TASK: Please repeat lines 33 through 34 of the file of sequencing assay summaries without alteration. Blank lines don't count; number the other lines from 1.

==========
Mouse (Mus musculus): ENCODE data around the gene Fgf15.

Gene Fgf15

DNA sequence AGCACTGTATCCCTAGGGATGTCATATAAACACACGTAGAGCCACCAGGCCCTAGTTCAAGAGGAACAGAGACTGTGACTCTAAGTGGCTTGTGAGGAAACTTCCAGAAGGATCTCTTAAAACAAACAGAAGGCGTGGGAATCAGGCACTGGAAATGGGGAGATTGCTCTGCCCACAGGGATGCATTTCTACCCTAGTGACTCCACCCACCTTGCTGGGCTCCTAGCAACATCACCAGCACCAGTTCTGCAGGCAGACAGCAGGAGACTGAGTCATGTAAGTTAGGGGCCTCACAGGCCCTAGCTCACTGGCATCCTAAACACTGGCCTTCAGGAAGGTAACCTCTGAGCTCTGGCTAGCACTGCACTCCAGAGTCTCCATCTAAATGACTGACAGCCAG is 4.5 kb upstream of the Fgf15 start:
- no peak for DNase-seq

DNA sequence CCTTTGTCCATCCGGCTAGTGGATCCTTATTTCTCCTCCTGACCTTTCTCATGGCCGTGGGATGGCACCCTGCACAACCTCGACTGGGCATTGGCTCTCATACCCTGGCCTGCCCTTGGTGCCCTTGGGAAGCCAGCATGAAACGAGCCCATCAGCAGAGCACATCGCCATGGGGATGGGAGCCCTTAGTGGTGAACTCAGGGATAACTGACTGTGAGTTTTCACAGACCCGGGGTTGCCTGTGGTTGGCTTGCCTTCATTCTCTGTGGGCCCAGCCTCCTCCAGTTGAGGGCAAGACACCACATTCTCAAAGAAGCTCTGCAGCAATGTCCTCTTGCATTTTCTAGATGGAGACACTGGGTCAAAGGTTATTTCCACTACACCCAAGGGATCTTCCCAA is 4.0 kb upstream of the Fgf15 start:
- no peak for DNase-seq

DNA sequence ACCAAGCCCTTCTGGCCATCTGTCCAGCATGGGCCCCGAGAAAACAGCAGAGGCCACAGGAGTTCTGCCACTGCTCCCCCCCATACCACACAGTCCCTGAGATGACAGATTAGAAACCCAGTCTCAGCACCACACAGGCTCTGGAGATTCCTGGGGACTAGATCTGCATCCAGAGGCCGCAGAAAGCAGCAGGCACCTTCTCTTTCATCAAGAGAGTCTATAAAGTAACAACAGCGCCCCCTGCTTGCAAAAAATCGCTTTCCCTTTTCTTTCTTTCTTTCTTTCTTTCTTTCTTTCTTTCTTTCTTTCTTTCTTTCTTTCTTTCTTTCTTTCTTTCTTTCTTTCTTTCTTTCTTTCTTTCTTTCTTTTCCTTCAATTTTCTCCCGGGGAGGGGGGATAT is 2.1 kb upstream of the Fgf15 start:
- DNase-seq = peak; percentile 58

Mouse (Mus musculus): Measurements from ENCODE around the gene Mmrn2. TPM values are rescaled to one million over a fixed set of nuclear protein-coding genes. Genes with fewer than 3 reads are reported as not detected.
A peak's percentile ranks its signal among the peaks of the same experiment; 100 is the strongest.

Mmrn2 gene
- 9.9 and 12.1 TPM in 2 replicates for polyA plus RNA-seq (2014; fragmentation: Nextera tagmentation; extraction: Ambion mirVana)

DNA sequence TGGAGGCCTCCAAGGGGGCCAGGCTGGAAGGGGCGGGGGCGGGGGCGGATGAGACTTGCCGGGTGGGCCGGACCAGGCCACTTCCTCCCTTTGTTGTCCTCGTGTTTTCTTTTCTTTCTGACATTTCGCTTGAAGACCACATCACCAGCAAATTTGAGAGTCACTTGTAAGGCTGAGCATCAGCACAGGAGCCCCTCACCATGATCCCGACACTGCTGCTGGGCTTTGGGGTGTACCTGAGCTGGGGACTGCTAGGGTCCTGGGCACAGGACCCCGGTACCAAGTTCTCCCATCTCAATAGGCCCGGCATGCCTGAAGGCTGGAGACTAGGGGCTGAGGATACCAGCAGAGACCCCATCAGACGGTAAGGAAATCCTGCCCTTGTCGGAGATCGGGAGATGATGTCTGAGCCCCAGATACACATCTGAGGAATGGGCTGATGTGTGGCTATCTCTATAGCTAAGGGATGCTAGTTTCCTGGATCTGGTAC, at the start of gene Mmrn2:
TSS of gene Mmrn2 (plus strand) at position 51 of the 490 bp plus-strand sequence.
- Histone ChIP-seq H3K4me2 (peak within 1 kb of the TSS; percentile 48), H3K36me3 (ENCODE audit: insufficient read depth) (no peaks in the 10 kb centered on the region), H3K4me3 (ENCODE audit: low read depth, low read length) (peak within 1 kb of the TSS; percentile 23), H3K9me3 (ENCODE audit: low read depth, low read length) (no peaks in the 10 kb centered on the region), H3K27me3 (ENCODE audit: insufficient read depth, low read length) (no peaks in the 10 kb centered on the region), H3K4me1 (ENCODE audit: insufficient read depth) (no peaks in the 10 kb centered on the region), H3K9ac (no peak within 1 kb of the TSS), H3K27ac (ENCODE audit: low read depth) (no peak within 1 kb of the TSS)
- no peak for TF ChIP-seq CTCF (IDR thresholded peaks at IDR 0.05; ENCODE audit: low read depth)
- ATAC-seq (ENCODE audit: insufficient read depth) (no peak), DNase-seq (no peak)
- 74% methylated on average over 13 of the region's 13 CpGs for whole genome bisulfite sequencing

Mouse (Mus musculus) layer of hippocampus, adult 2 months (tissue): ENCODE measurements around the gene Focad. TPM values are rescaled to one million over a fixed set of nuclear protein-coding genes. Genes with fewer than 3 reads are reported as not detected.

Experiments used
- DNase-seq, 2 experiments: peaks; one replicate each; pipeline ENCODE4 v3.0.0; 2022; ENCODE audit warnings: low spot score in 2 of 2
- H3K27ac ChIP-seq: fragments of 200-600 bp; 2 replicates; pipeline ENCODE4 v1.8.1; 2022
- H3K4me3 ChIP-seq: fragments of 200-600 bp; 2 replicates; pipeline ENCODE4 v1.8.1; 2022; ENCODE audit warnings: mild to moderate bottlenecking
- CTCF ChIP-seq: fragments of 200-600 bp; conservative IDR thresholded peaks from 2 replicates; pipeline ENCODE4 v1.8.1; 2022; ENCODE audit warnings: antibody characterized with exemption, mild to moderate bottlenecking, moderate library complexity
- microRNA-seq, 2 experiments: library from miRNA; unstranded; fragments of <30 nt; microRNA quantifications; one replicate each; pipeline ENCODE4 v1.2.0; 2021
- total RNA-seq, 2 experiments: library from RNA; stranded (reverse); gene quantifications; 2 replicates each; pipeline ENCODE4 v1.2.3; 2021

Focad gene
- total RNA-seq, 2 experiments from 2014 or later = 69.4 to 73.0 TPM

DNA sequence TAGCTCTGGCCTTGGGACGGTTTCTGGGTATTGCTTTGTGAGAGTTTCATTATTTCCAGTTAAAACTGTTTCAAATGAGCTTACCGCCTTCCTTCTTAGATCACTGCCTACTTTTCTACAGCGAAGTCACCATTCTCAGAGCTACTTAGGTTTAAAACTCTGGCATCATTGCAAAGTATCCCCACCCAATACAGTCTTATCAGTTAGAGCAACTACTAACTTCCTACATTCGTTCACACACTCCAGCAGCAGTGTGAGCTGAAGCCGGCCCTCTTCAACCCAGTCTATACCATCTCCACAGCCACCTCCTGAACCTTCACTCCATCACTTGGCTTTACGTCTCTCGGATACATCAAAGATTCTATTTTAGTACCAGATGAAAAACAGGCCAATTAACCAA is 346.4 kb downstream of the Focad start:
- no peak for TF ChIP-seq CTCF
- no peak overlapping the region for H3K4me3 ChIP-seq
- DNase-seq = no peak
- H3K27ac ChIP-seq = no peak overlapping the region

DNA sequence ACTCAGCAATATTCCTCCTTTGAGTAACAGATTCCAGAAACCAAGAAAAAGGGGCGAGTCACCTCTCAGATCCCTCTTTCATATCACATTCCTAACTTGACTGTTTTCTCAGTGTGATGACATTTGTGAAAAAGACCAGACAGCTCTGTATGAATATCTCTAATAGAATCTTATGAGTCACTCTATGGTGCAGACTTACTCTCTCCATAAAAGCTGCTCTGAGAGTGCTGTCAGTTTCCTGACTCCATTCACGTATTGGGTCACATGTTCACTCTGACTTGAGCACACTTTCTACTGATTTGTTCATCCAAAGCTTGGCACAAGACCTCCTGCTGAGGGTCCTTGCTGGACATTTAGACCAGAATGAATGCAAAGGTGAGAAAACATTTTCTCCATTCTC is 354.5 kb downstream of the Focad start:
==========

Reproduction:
- H3K27ac ChIP-seq = no peak overlapping the region

DNA sequence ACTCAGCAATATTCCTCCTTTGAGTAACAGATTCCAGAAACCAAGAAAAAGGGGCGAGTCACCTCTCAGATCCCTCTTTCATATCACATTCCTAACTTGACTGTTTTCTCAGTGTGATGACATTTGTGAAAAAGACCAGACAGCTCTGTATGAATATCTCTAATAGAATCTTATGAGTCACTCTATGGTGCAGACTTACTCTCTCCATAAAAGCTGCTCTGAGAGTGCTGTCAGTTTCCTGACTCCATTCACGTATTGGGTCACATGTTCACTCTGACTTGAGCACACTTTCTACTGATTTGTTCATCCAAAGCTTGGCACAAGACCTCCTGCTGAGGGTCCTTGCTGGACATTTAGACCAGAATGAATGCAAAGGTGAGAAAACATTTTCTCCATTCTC is 354.5 kb downstream of the Focad start: